breaking news

FOLLOW LIVE: Texas finishes regular season against Texas Tech

‘Borrowed Time’ mixes paleontology with fantasy

Twins Nate and Brady think their eccentric dad is their biggest buzzkill. After all, there was that embarrassing public tirade about time travel in the middle of a movie theater crowded with neighbors and friends. He can’t even show up as promised to pick them up from crew practice, relegating them instead to an impromptu carpool with their coach (who, naturally, teases them about their supposed family time machine).

That was before they found the Recall Device.

The Recall Device is a kind of remote control for the Chronal Engine time machine — yep, what their dad’s been working on non-stop in the basement is real. And when the brothers find the device, it immediately flashes them back to the Cretaceous Period, where they’re plunged into choppy waters infested with chomp-y mosasaurs.

So begins “Borrowed Time,” Austin author Greg Leitich Smith’s middle-grade adventure that’s a sequel to 2012’s “Chronal Engine.” Set primarily in a prehistoric Bastrop area, “Borrowed” also sends the protagonists of “Chronal” — teens Max, Petra, Emma and Kyle — back to the Cretaceous for run-ins with Nate and Brady, telling their stories initially in alternating chapters.

Familiarity with the storyline of “Chronal” would help in navigating the early goings-on, but even those who read “Borrowed” as a stand-alone will find steadier ground as the novel continues. And Smith — who will be at BookPeople Sunday afternoon to read from and sign “Borrowed” – keeps the action coming, the dialogue snappy and the prehistoric creatures plentiful.

“ ‘Do you know where we are, exactly?’” asks Nate, once they’ve bandaged up the mosasaur bite on his leg.

“ ‘Late Cretaceous Texas,’ Brady replied, ‘judging from the Quetzalcoatlus and the mosasaur. I haven’t seen enough of the rest of the flora and fauna to know for sure.’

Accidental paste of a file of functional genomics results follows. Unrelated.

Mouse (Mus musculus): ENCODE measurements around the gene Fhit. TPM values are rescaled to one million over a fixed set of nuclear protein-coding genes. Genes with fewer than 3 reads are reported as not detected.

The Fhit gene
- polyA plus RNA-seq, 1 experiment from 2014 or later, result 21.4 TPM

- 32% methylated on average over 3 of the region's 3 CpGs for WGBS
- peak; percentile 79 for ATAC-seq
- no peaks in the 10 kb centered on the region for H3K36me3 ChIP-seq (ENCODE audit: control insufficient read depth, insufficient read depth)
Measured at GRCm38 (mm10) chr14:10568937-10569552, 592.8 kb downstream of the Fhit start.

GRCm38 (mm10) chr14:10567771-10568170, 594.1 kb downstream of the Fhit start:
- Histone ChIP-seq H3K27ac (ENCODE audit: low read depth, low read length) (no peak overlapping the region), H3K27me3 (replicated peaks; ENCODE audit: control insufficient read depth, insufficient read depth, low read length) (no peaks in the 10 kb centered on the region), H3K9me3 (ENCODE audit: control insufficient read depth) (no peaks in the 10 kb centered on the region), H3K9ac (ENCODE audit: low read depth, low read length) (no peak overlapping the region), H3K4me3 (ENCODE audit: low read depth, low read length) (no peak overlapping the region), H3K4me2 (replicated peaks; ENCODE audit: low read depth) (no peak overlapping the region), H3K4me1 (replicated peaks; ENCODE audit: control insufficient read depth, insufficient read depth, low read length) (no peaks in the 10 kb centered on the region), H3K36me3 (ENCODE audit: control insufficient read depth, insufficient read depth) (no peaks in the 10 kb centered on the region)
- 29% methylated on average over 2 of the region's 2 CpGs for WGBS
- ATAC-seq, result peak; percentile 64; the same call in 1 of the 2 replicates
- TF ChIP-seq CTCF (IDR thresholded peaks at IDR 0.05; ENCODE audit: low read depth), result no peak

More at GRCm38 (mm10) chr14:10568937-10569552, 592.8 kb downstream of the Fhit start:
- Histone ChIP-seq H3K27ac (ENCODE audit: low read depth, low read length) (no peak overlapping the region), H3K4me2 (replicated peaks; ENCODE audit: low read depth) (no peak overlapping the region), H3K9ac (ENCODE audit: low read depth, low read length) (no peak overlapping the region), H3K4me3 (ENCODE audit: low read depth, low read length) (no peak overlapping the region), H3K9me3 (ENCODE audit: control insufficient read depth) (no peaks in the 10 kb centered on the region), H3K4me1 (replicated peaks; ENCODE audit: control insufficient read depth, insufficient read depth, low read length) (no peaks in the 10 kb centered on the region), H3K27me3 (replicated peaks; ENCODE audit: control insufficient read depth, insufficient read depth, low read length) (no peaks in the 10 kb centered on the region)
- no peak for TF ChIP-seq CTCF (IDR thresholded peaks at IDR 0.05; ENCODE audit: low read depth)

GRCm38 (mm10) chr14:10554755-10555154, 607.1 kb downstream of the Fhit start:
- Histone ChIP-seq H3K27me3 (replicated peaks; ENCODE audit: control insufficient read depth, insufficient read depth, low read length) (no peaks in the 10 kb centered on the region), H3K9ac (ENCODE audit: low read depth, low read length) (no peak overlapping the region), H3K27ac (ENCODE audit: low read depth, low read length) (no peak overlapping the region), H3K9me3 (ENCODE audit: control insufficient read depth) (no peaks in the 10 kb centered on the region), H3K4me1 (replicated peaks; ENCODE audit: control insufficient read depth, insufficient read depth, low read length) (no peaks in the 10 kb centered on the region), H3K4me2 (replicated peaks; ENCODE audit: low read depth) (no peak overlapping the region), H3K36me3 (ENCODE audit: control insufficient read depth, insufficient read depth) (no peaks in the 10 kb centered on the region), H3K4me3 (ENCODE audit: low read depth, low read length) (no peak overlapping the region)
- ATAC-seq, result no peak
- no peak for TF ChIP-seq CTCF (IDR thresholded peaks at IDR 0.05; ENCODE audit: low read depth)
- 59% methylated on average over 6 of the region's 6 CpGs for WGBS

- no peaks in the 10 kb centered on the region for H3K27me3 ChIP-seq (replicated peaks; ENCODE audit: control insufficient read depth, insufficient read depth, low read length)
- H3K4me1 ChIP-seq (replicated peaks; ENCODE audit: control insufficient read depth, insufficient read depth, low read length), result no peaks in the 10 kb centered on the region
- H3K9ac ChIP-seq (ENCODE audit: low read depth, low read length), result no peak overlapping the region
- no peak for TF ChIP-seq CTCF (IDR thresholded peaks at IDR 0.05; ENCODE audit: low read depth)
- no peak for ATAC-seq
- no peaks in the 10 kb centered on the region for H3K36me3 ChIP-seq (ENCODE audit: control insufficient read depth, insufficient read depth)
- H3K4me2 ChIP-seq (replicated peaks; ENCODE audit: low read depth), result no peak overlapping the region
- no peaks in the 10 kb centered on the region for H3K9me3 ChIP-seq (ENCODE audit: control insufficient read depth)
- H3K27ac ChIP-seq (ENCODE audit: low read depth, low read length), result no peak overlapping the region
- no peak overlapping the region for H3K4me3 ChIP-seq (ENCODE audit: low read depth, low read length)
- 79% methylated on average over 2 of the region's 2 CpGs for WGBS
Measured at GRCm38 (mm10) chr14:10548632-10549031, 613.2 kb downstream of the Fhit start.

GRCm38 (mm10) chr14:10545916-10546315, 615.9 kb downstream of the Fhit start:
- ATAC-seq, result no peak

“To Nate, his brother may as well have been speaking in Farsi. ‘Does that mean we’re going to see a Brontosaurus or a Tyrannosaurus rex anytime soon?’

“ ‘Apatosaurus,’ he replied. ‘Brontosaurus is … never mind. And they didn’t coexist. T. rex is closer in time to us than to Apatosaurus. And if we’re in the latest Cretaceous, then yes, we might see a T. rex.’

“ ‘Really?’ Nate exclaimed. ‘That’s so cool!’

“His brother gave him a wry look. ‘Except that they have teeth the size of bananas and are big enough to swallow you whole.’”

An avowed dinosaur fan, Smith knows his paleontology. A huge part of the fun of “Borrowed” is seeing how he weaves the facts in with the fantasy, particularly for those of us who live in Central Texas and have been to the places he mentions, including areas based on Lost Pines and McKinney Roughs. (A helpful epilogue elucidates Smith’s inspirations.)

The character of Mildred — a 1920s-era pith-helmeted, safari-jacketed girl bent on revenge linked to the Chronal Engine’s creation — adds another level of intrigue to the teens’ adventures.

All in all, “Borrowed” is a slam-dunk for dinosaur aficionados and will appeal as well to those who are fans of literary time travel and outdoorsy adventure. (Ages 10 and up)

Upcoming events